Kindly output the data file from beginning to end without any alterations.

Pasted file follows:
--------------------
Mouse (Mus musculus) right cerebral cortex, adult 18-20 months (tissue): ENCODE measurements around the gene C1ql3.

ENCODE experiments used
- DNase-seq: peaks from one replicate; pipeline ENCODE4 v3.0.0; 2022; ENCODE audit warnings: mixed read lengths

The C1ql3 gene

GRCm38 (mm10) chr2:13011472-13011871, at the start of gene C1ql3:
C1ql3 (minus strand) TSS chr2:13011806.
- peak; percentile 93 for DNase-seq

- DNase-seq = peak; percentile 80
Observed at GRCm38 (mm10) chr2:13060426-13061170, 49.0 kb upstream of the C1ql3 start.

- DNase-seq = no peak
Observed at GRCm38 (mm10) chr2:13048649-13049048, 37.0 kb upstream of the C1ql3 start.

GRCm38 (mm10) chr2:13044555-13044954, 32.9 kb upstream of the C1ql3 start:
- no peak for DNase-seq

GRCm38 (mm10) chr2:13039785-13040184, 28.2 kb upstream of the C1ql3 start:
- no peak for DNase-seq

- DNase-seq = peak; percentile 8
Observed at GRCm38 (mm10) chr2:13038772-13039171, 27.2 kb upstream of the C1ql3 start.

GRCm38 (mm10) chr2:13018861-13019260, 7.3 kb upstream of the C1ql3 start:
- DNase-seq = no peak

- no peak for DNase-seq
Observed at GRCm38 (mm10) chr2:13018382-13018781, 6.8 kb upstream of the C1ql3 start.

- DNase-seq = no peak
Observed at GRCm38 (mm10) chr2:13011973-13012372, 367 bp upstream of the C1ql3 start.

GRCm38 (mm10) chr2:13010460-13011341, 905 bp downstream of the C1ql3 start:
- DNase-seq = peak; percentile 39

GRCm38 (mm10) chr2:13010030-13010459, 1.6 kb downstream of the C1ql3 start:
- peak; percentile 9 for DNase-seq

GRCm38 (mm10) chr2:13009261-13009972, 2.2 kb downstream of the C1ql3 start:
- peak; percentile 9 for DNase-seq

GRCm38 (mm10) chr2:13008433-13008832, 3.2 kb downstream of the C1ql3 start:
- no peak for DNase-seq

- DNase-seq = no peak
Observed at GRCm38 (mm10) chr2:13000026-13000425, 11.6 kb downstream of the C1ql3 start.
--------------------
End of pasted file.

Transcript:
Mouse (Mus musculus) right cerebral cortex, adult 18-20 months (tissue): ENCODE measurements around the gene C1ql3.

ENCODE experiments used
- DNase-seq: peaks from one replicate; pipeline ENCODE4 v3.0.0; 2022; ENCODE audit warnings: mixed read lengths

The C1ql3 gene

GRCm38 (mm10) chr2:13011472-13011871, at the start of gene C1ql3:
C1ql3 (minus strand) TSS chr2:13011806.
- peak; percentile 93 for DNase-seq

- DNase-seq = peak; percentile 80
Observed at GRCm38 (mm10) chr2:13060426-13061170, 49.0 kb upstream of the C1ql3 start.

- DNase-seq = no peak
Observed at GRCm38 (mm10) chr2:13048649-13049048, 37.0 kb upstream of the C1ql3 start.

GRCm38 (mm10) chr2:13044555-13044954, 32.9 kb upstream of the C1ql3 start:
- no peak for DNase-seq

GRCm38 (mm10) chr2:13039785-13040184, 28.2 kb upstream of the C1ql3 start:
- no peak for DNase-seq

- DNase-seq = peak; percentile 8
Observed at GRCm38 (mm10) chr2:13038772-13039171, 27.2 kb upstream of the C1ql3 start.

GRCm38 (mm10) chr2:13018861-13019260, 7.3 kb upstream of the C1ql3 start:
- DNase-seq = no peak

- no peak for DNase-seq
Observed at GRCm38 (mm10) chr2:13018382-13018781, 6.8 kb upstream of the C1ql3 start.

- DNase-seq = no peak
Observed at GRCm38 (mm10) chr2:13011973-13012372, 367 bp upstream of the C1ql3 start.

GRCm38 (mm10) chr2:13010460-13011341, 905 bp downstream of the C1ql3 start:
- DNase-seq = peak; percentile 39

GRCm38 (mm10) chr2:13010030-13010459, 1.6 kb downstream of the C1ql3 start:
- peak; percentile 9 for DNase-seq

GRCm38 (mm10) chr2:13009261-13009972, 2.2 kb downstream of the C1ql3 start:
- peak; percentile 9 for DNase-seq

GRCm38 (mm10) chr2:13008433-13008832, 3.2 kb downstream of the C1ql3 start:
- no peak for DNase-seq

- DNase-seq = no peak
Observed at GRCm38 (mm10) chr2:13000026-13000425, 11.6 kb downstream of the C1ql3 start.